A comfort system that pairs an electric heat pump with a gas furnace, providing an energy-efficient alternative to the conventional furnace/air conditioner combination.
The method by which air is channeled from the furnace or the blower coil throughout your home.
Electronic Air Cleaner
An electronic device that filters out large particles and bioaerosols in indoor air.
An EPA (Environmental Protection Agency) designation attached to HVAC products that meet or exceed EPA guidelines for high-efficiency performance above the standard government minimums.
The Environmental Protection Agency develops and enforces federal environmental regulations. The EPA oversees the nationwide ENERGY STAR® program.
The part of the air conditioner or heat pump that is located inside the air handler or attached to the furnace. Its primary function is to absorb the heat from the air in your house.
Stands for “frequently asked questions.”
A grid-tied system is the most common and least expensive of all residential solar systems. It allows you to use your own solar-generated electricity to save energy and reduce costs. At times when the solar system isn’t producing electricity, such as at night, electricity is provided by the utility company’s grid or network of power stations.
Located in the furnace, the heat exchanger transfers heat to the surrounding air, which is then pumped throughout the home.
A heat pump is an HVAC unit that heats or cools by moving heat. During the winter, a heat pump draws heat from outdoor air and circulates it through your home’s air ducts. In the summer, it reverses the process and removes heat from your house and releases it outdoors.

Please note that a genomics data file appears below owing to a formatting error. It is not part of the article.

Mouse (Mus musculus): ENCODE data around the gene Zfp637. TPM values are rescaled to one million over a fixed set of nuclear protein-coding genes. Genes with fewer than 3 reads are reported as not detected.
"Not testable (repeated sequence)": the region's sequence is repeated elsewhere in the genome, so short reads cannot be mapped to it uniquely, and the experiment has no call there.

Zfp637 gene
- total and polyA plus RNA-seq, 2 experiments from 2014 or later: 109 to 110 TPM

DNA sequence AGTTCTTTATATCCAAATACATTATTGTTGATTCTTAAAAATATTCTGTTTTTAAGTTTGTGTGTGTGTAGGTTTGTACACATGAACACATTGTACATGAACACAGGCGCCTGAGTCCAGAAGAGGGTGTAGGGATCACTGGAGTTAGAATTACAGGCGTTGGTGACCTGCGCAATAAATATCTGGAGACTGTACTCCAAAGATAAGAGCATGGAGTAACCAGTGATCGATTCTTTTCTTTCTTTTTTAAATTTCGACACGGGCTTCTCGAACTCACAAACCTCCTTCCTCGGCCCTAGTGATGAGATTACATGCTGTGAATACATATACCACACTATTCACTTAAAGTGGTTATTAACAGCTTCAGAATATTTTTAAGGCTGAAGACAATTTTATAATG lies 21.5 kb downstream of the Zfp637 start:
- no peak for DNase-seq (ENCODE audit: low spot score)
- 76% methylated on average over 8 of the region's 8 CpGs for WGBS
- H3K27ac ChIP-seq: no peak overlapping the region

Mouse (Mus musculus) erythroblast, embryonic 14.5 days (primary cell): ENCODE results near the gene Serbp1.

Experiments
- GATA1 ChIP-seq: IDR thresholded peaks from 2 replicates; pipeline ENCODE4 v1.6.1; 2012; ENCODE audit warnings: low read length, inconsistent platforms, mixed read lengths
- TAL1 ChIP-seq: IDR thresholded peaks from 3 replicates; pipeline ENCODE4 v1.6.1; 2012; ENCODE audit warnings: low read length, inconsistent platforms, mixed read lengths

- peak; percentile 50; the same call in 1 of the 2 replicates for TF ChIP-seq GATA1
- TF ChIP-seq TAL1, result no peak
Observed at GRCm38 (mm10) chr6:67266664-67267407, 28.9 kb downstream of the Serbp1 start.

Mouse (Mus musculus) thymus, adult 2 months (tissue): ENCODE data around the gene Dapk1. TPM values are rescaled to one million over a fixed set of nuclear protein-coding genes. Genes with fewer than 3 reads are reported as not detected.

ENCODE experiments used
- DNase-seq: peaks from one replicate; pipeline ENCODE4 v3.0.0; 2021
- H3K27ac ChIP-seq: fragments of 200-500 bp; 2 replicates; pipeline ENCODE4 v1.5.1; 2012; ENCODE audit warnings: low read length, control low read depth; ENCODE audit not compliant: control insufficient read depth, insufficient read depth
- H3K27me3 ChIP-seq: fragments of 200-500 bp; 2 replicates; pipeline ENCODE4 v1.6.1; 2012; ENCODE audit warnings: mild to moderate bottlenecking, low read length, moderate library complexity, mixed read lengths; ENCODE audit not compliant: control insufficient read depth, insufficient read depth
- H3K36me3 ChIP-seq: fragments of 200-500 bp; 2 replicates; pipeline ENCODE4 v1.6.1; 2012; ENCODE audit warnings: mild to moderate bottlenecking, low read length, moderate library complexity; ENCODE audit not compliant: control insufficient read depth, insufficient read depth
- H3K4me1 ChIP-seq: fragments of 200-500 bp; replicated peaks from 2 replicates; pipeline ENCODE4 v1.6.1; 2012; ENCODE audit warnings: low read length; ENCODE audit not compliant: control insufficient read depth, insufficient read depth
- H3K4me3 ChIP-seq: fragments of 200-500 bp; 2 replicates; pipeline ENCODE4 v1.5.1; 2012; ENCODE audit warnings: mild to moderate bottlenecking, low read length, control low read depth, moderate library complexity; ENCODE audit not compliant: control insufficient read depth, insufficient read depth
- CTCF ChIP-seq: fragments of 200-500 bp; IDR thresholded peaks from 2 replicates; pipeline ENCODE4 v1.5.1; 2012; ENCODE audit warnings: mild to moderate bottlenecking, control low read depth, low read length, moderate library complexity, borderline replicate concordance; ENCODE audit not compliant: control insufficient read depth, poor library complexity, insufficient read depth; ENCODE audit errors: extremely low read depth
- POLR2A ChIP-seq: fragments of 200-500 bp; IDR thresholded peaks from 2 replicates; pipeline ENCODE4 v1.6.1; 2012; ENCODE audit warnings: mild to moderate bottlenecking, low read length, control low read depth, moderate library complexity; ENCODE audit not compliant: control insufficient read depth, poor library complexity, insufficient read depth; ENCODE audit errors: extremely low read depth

When an air handler or furnace is positioned on its side and circulates air in one end and out the other. Ideal for attic or crawl space installations.
The Heating Seasonal Performance Factor is the heating efficiency rating for heat pumps. The higher the rating, the more efficient the heat pump. HSPF will be regulated in 2006 at 7.7.
An indoor air quality device that introduces moisture to heated air as it passes from the furnace into the ductwork for distribution throughout the home.
An automatic device used to maintain humidity at a fixed or adjustable set point.
Heating, Ventilation and Air Conditioning.
See Evaporator Coil.
(See “net metering.”)
A family of international standards for quality management and assurance.
The MERV (Minimum Efficiency Reporting Value) rating of a filter describes the size of the holes in the filter that allow air to pass through. The higher the MERV rating, the smaller the holes in the filter, the higher the efficiency.
A unit of measure equal to one-millionth of a meter, or one-thousandth of a millimeter.